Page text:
ISSN 1470-3947 (print) | ISSN 1479-6848 (online)

Endocrine Abstracts (2019) 63 P722 | DOI: 10.1530/endoabs.63.P722

Growth hormone therapy in Noonan syndrome

Najoua Lassoued, Salmane Wannes, Mohamed Khairi Msalbi, Nessrine Jammeli, Asma Wardani & Bahri Mahjoub


Pediatric Department, Taher Sfar University Hospital, Mahdia, Tunisia.


Introduction: Short stature is a common manifestation of Noonan Syndrome (NS) that affects up to 70% of patients with this syndrome. We present 2 observations of NS associated with growth hormone (GH) deficiency.

Observations: Case 1: A 7-year-old female patient was admitted for a growth delay (height at −4 SD and weight at -1 SD). On examination, she had a dysmorphic syndrome suggestive of NS: triangular face, hypertelorism, low-implanted ears, a webbed neck, an enlarged thorax, and small hands with deep palmar folds. The ophthalmological examination was without abnormalities. Cardiac ultrasound was normal. The karyotype returned normal. The causal mutation has not been identified. Dynamic tests confirmed a partial GH deficiency. Pituitary MRI was normal. The patient was put on GH replacement therapy at the age of 8 years with a dose of 0.04 mg/kg/day with an improved velocity growth and a gain of +1 SD in height after 2 years of treatment. The dose was increased to 0.05 mg/kg/day. She has not yet started puberty. Case 2: A 5-year-old female patient was admitted for a stature delay (height at −3 SD and weight at −2 SD). On examination, she had a dysmorphic syndrome suggestive of NS: a triangular face with curly hair, hypertelorism and low implanted ears. The ophthalmological examination was without abnormalities. Cardiac ultrasound was normal. The karyotype returned normal. The causal mutation has not been identified. Dynamic tests confirmed a complete GH deficiency. Pituitary MRI was normal. The patient was put on GH replacement therapy at the age of 6 years with the dose of 0.045 mg/kg/day with improvement of velocity growth and a gain of +2 SD in height after 2 years of treatment.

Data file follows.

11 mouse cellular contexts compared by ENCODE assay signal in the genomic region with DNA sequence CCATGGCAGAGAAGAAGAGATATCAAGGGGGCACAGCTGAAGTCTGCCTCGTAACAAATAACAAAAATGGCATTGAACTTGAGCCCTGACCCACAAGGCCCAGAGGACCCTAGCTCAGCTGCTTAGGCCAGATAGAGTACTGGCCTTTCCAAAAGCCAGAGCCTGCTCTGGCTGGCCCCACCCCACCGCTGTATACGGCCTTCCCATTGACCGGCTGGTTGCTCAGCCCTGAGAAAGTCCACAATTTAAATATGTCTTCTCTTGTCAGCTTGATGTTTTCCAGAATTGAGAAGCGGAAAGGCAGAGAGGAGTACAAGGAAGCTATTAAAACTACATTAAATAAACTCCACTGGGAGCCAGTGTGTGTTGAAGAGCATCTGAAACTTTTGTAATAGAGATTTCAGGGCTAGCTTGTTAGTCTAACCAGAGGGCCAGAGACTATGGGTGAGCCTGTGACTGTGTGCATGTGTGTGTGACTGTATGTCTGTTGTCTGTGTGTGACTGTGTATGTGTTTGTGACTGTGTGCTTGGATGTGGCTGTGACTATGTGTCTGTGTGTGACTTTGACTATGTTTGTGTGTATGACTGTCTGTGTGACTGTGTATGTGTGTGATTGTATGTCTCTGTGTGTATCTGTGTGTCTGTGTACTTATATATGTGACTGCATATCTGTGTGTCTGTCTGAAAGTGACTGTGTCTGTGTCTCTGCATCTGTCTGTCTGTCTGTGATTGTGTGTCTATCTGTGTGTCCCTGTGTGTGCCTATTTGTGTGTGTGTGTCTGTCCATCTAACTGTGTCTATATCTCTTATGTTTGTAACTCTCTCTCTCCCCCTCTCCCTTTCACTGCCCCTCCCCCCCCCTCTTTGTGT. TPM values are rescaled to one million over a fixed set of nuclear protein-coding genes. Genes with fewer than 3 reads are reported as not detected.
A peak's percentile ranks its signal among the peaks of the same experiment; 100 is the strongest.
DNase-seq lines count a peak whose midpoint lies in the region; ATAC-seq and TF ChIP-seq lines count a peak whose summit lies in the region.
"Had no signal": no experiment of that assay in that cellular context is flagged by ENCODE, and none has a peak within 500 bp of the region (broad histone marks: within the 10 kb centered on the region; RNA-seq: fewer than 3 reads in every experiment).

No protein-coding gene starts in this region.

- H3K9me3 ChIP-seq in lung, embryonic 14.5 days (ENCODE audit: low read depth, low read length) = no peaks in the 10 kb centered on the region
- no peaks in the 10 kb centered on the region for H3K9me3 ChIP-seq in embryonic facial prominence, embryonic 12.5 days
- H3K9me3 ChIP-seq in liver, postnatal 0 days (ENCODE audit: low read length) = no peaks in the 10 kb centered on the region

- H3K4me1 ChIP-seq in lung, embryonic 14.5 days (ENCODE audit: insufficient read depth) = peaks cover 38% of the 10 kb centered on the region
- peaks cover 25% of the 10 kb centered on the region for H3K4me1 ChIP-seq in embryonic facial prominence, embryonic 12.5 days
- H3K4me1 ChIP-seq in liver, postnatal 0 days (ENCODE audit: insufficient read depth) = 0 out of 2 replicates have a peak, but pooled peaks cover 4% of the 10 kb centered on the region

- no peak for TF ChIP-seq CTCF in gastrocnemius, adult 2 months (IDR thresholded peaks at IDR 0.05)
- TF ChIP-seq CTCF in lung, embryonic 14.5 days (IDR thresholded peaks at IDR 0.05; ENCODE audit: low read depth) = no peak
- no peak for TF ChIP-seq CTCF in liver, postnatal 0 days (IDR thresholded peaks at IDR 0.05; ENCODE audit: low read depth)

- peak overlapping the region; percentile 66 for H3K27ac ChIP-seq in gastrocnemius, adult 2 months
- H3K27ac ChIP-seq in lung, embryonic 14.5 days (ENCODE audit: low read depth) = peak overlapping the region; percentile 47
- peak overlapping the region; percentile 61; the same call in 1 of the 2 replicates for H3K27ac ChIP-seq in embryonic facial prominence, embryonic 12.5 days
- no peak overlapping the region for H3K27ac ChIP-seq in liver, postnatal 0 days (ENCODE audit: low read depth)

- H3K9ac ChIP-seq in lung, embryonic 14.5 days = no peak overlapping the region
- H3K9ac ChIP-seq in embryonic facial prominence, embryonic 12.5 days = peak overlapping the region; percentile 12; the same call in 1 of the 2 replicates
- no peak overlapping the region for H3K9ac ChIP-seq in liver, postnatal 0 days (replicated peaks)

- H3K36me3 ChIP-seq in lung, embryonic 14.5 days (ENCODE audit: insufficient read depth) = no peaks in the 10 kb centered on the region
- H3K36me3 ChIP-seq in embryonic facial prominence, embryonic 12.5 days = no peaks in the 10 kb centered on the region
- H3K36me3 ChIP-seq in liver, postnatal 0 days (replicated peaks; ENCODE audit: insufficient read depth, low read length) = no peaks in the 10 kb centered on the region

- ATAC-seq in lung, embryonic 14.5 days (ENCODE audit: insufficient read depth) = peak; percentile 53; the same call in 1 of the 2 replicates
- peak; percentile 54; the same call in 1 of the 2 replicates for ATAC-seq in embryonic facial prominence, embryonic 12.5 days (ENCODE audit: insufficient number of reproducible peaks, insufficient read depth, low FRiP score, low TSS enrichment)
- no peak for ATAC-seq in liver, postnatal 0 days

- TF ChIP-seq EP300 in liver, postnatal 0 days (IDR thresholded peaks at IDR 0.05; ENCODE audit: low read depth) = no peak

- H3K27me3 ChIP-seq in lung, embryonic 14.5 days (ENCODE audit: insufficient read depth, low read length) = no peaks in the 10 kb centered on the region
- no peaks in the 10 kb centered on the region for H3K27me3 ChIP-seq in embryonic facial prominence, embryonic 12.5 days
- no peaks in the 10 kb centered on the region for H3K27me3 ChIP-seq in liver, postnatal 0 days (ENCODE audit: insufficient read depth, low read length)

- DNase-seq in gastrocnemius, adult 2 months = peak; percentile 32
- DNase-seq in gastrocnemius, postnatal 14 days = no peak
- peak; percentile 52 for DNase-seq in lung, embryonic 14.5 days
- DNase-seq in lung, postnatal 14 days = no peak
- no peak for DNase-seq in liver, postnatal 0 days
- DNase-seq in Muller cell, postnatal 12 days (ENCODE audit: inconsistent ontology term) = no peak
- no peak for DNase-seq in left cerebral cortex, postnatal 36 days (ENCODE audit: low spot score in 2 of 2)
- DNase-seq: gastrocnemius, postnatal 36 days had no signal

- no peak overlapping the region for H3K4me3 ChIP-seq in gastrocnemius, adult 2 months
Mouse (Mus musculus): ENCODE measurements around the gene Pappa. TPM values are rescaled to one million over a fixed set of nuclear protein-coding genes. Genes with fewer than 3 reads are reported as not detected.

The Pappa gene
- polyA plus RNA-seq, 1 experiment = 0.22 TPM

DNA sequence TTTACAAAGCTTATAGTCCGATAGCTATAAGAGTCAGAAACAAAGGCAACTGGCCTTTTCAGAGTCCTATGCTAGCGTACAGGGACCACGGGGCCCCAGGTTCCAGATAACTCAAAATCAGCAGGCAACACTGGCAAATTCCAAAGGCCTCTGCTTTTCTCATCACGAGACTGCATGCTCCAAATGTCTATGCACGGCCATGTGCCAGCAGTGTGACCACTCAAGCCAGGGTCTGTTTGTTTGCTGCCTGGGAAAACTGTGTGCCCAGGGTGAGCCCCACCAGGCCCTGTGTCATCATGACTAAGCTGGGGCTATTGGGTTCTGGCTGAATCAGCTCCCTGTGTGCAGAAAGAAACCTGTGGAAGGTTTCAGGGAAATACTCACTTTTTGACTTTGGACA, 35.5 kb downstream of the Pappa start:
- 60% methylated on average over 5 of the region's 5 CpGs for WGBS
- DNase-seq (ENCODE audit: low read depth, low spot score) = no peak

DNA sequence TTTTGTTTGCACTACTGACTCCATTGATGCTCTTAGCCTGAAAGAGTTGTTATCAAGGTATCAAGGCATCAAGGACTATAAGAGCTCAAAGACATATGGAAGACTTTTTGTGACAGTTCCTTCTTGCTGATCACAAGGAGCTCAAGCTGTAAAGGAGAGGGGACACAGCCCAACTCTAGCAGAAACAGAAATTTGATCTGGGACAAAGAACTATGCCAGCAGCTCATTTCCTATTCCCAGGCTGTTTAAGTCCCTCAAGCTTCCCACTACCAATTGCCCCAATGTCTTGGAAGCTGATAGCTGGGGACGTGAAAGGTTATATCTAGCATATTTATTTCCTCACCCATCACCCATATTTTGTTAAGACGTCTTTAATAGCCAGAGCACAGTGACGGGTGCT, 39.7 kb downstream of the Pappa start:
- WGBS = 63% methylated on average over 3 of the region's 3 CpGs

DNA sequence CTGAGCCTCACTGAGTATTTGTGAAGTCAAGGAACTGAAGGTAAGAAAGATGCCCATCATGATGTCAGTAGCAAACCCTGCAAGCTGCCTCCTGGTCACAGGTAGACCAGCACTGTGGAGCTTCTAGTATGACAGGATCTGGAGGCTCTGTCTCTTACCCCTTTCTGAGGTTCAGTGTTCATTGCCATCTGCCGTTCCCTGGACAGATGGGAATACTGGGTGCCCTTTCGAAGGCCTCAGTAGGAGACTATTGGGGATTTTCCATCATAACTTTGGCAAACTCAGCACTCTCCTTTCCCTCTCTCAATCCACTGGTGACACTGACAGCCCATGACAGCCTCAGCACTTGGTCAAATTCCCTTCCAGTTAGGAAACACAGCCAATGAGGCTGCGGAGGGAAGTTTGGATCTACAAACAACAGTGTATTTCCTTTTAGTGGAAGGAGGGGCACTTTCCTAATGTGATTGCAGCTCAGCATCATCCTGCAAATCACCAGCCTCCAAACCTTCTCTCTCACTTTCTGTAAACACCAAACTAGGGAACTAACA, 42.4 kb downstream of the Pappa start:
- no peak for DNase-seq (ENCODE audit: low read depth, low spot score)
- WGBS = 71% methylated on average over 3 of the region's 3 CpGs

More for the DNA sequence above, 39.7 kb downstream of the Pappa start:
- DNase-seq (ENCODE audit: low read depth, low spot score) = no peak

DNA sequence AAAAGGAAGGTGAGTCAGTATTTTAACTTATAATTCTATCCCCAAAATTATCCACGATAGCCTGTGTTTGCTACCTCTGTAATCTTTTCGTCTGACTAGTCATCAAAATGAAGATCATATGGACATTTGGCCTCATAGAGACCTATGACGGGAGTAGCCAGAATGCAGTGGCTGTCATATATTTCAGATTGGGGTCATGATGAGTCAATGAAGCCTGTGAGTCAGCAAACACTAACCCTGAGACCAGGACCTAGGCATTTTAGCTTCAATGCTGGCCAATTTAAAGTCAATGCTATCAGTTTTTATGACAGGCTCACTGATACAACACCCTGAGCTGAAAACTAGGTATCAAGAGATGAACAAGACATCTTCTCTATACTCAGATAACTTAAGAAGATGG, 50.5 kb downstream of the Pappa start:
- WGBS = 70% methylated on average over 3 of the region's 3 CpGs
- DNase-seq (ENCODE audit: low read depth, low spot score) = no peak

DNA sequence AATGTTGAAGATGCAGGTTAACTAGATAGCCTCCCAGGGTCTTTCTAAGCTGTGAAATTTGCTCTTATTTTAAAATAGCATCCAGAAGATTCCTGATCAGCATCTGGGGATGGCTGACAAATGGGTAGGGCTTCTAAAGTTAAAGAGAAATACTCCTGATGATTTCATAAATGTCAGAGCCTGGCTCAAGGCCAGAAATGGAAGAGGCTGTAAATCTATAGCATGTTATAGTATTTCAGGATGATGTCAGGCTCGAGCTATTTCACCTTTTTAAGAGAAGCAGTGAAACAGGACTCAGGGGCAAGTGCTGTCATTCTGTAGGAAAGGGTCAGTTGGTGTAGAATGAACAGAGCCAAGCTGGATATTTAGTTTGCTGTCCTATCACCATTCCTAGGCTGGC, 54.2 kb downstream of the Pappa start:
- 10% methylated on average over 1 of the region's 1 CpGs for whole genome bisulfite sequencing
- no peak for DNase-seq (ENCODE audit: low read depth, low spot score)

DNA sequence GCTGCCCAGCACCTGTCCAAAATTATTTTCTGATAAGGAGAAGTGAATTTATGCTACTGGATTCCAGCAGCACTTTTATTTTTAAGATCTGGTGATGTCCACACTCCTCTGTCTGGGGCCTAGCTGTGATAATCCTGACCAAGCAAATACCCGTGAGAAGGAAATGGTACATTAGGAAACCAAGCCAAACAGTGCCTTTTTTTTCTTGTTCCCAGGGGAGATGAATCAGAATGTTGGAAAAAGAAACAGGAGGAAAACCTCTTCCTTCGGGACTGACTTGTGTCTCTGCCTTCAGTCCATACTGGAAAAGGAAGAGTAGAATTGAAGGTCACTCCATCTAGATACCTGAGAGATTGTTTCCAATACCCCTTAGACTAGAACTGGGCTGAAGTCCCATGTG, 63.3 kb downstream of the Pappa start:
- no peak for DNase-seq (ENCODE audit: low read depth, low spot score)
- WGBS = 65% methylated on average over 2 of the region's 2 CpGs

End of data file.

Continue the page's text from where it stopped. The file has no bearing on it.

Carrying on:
Discussion: Possible mechanisms of short stature in NS include GH deficiency, neurosecretory dysfunction, and GH resistance. The PTPN11 mutation had IGF-1 levels similar to those without the PTPN11 mutation, as was the case for our 2 patients who had a normal karyotype. Early initiation and long-term GH treatment were associated with improvement in final height, whereas sex, GH dose and clinical severity did not show a significant association with final height. The delayed initiation of treatment could therefore explain the poor outcome of treatment in the first patient.

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